How often have you sat listening to an expert who’s been parachuted in to deliver the same Powerpoint presentation that fifty other schools or organisations have seen?

How often has the meaningful engagement and follow-up from such a presentation been exactly zero? Even despite the good intentions of the bosses and guru-for-hire?

I believe this comes from people misunderstanding their roles in the expert/audience/consumer interaction.

To those of you who read my blog, or listen to me speak – I’m not the expert. You are.

It is not my role to provide solutions – as every school, family or organisation has its own individual issues that need to be factored in. And those of you who have worked with me will know that a One Size Fits All approach is the antithesis of what I’m about.

My role is to ask questions, challenge what you take for granted, provide links to academic research in order to recognise and enhance the capacity of the audience. To build bridges between academia and practice.

The power isn’t in the words I say or write.

The power comes from your challenging, discussing, maybe ignoring, playing with or acting on these ideas with your colleagues – Your fellow experts. 

So, use your expertise to work with this idea…

In the next six months, why not have an entire staff development day run entirely by your own staff –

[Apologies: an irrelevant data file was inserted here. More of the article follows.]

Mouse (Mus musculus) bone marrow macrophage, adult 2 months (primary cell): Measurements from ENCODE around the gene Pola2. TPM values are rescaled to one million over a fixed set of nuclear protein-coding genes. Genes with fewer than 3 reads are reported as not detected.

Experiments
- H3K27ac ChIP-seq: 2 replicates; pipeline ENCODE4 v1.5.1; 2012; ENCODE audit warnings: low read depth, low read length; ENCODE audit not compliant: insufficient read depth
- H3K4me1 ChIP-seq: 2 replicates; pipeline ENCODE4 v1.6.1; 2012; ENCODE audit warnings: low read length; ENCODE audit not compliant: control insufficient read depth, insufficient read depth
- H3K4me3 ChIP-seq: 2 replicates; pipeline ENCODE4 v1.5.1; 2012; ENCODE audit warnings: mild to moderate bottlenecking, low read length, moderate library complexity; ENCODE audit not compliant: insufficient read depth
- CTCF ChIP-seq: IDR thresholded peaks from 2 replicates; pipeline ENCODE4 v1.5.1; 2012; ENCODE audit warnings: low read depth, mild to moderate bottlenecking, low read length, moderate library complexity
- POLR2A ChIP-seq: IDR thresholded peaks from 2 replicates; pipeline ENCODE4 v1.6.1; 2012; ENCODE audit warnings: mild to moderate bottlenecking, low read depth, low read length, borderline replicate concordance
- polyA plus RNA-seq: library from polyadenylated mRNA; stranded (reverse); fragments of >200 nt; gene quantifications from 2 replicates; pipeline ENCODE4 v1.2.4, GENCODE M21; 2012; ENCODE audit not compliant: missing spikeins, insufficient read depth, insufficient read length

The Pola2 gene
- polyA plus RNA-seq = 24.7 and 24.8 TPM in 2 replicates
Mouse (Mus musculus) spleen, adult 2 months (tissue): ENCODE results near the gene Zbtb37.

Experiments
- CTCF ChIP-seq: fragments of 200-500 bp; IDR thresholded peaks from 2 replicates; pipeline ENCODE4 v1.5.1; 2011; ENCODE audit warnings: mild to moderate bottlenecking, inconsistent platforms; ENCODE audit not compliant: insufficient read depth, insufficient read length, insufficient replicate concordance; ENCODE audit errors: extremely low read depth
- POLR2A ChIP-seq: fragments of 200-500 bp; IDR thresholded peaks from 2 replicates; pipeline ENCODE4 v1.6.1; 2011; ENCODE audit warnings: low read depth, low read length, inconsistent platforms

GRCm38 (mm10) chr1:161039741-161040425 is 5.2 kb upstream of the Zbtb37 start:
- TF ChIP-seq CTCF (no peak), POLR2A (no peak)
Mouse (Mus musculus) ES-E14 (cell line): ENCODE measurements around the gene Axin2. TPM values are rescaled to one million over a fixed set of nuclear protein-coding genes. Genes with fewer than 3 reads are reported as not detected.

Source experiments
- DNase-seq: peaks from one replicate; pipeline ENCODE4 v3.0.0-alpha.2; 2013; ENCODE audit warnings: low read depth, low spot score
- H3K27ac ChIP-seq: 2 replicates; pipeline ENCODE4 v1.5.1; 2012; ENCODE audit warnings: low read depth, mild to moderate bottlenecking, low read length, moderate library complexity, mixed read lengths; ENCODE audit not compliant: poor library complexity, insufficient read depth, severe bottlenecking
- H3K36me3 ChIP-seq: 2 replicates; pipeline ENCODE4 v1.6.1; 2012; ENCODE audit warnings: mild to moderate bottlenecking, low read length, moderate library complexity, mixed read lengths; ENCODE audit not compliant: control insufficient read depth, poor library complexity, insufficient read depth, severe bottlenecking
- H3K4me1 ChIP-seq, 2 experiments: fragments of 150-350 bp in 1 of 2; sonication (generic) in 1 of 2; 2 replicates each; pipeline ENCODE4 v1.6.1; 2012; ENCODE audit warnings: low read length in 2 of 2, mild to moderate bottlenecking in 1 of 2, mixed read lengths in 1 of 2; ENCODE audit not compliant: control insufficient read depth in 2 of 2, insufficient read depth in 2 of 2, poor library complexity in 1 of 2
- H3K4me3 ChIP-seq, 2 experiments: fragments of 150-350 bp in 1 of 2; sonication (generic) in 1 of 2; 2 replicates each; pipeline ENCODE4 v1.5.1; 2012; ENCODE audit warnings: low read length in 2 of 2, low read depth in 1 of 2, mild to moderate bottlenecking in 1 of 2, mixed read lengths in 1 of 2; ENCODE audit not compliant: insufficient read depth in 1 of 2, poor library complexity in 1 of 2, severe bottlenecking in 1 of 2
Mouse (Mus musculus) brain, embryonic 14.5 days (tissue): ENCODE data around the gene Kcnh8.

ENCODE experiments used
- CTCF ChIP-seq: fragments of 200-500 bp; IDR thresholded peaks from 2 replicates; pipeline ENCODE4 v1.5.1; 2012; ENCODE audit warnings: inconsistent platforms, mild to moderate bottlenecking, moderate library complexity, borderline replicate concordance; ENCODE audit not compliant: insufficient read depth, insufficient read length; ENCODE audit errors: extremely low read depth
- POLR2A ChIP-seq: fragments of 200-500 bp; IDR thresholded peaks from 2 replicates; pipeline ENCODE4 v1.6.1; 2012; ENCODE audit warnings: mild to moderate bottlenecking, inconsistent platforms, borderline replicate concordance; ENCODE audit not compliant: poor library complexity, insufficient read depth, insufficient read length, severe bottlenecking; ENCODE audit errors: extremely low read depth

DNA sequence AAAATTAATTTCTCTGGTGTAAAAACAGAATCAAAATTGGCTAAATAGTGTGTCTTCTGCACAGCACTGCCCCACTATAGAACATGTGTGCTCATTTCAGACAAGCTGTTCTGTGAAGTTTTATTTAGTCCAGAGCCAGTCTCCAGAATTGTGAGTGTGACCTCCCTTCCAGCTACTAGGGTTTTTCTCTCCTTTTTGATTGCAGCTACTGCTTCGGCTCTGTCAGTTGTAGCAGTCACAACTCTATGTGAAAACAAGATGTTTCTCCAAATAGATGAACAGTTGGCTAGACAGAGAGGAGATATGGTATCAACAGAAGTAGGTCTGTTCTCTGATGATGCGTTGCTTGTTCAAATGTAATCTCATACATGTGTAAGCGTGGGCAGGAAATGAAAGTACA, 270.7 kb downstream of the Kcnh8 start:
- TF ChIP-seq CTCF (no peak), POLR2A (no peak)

By staff I mean not those in executive or leadership positions. If you like you could base it on the TeachMeet model that I’m sure you’ve heard of by now!

I’d place money on their being more meaningful engagement and follow-up after such a day.

Change Education Leadership

Why, why why… don’t we ask the right questions?

Those involved with education reform  in Australia, the UK and US seem to focus on what we should teach students, when we should teach our students & how we should teach, assess and compare our students with their international counterparts.

To me, it appears that those leading educational change* neglect the most important questions of all.

Why should we teach our students that?

Why should we teach our students then?

Why do we assess kids in manner we do?

Why are we comparing our students to kids (particularly in Asia) who are being educated to staff factories and call centres?

I believe we really need to get to the WHY of education.

I was fortunate to be in a room the other day when Susan Groundwater Smith posed a great question (in the style of TV quiz show Jeopardy):

“To what question is School the answer?”

I don’t know if there is one particular question that fits the bill here, but I do know that most politicians aren’t courageous enough to even think about it.

*In this post, the word change is used with a great deal of poetic license.

Change Education Engagement & Motivation Leadership

Vive le Revolution!

On Friday 2nd March, the teaching community of Sydney got together for an incredible event.